American Medicine”, claims to offer insight into medicine’s past, present and future. One wonders who was thinking what when they booked Kathleen Sands, PhD to lecture there in April 2010 on the history of possession - and who argues that possession is indeed real. If we're seeing this in our medical arena, what hope is there for reason to prevail among non-professionals?

It is an extraordinary giant retreat back to the Dark Ages – remember them? When knowledge and scientific endeavor took a nose dive under the creeping spread of dictatorial theocracy? - to continue this crippling practice. How can exorcism be going on in the – ahem – twenty-first century? How can the harm done to the victims of religious indoctrination - both mental and physical damage - be permitted in what we consider a modern world? Where is the legal protection for minors, at the very least? Thankfully, when caught, those who participate in lethal exorcism are usually jailed. As murderers.

That's because we now know that being mentally retarded, or crippled, or schizophrenic, or different in other ways are symptoms of very earthly problems. There are no demons, nor demons possessing anyone...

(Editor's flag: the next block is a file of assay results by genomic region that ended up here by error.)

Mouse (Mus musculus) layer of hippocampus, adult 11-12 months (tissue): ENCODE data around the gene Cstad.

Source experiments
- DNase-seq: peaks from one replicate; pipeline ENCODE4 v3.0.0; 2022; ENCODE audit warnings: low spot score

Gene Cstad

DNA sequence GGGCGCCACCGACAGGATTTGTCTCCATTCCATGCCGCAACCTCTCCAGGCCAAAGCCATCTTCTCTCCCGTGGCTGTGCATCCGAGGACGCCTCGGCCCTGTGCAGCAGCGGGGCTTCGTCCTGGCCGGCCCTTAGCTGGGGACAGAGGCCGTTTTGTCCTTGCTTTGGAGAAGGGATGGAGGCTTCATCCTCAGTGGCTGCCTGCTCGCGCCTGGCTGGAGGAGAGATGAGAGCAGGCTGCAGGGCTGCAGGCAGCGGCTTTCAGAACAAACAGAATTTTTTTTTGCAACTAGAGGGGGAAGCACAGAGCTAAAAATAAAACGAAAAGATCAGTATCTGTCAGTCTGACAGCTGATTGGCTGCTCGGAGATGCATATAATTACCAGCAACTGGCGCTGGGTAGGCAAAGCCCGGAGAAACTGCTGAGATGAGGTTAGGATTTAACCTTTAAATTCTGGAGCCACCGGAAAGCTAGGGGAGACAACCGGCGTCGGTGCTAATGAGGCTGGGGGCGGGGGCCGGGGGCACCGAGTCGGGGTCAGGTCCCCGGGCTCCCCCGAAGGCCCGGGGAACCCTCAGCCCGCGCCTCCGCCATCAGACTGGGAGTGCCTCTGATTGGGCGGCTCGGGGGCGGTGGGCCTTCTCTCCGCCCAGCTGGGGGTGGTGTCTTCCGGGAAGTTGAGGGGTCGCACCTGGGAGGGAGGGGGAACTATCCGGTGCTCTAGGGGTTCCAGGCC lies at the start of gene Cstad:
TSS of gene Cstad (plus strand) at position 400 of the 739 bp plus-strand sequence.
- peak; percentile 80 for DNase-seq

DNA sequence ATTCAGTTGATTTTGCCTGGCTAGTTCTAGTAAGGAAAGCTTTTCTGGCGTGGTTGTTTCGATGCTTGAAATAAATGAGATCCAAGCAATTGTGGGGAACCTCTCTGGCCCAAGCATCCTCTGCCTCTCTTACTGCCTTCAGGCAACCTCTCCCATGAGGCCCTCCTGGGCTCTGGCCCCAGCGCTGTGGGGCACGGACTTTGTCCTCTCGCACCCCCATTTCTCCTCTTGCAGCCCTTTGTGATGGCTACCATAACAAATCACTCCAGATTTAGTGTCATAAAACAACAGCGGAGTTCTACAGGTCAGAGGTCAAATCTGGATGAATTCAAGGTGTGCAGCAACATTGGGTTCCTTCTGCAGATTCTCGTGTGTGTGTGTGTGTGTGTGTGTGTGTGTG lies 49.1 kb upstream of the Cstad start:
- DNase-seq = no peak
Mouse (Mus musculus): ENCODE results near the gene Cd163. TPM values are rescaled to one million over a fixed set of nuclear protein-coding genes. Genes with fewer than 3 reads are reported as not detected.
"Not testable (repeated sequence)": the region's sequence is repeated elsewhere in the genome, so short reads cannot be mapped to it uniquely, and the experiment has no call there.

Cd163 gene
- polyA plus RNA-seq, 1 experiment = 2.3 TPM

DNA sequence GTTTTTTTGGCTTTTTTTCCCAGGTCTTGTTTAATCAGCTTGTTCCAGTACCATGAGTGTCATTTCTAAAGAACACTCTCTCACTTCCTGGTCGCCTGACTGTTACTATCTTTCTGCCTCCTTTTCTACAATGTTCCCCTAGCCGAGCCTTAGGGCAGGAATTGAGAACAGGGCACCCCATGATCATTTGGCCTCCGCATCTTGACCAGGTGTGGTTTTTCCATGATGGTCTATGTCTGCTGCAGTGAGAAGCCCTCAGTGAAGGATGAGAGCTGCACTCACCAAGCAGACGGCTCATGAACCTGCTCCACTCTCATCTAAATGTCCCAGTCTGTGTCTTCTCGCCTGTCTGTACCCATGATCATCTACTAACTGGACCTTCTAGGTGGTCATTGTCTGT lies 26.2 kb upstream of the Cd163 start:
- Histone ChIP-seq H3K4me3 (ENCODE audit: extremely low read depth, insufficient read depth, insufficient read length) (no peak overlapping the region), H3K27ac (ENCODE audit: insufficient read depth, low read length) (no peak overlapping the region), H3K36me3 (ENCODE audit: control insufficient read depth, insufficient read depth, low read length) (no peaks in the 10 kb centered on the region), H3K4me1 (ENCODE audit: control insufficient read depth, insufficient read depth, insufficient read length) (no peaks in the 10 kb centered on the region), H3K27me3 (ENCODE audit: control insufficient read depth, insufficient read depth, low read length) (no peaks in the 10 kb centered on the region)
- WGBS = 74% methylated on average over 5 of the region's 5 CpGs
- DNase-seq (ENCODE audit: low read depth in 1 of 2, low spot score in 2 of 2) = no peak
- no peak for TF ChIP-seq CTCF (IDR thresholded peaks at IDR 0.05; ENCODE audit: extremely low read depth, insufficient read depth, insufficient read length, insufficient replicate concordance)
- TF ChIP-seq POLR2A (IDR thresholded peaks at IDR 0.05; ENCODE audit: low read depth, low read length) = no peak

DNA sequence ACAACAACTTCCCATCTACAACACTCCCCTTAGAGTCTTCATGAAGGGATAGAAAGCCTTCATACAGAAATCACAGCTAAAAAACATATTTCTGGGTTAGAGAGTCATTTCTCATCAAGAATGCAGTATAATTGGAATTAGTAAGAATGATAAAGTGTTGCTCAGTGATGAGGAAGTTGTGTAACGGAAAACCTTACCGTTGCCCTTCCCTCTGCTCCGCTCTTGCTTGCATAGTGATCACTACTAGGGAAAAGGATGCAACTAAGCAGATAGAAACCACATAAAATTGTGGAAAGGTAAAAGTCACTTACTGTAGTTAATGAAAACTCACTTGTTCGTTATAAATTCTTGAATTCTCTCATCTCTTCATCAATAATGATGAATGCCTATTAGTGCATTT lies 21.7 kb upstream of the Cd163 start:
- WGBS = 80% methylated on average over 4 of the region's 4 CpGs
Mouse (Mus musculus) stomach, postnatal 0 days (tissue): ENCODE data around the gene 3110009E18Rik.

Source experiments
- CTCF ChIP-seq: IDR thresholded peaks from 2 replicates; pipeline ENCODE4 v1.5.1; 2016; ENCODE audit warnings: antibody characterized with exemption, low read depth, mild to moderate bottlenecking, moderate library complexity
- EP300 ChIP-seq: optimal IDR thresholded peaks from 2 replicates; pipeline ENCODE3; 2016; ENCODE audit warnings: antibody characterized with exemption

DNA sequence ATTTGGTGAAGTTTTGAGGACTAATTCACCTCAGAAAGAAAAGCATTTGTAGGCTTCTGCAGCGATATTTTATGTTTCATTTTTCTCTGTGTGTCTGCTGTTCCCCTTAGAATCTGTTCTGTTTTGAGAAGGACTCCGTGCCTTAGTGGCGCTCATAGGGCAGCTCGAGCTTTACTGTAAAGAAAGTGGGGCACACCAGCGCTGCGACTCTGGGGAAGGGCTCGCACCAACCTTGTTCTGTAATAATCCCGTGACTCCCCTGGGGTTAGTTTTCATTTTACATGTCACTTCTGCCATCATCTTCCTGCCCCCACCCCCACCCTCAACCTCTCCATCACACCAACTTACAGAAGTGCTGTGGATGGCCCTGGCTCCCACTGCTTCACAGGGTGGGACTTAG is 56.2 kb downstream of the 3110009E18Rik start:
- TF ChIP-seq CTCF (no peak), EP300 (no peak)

except perhaps those who think they can drive them out! Where's the lithium when they need it?

Finally... lest we wonder too long about the seemingly senseless motivation for continuing this
barbaric custom
– there are fees associated
with exorcism. An online search revealed costs range from ‘a donation to the church’ to $11,000 per attempt. Substantially more profitable than passing that Sunday basket, isn’t it?

That 'Good Old Satan' can really be a handy dude at times.

* - This reporter could find claims of rising interest in Satanism only on Catholic, fundamentalist Christian, and Satanist websites, none of which were truly credible.

All images directly linked to source

This is today's Examiner article, reprinted here in its entirety.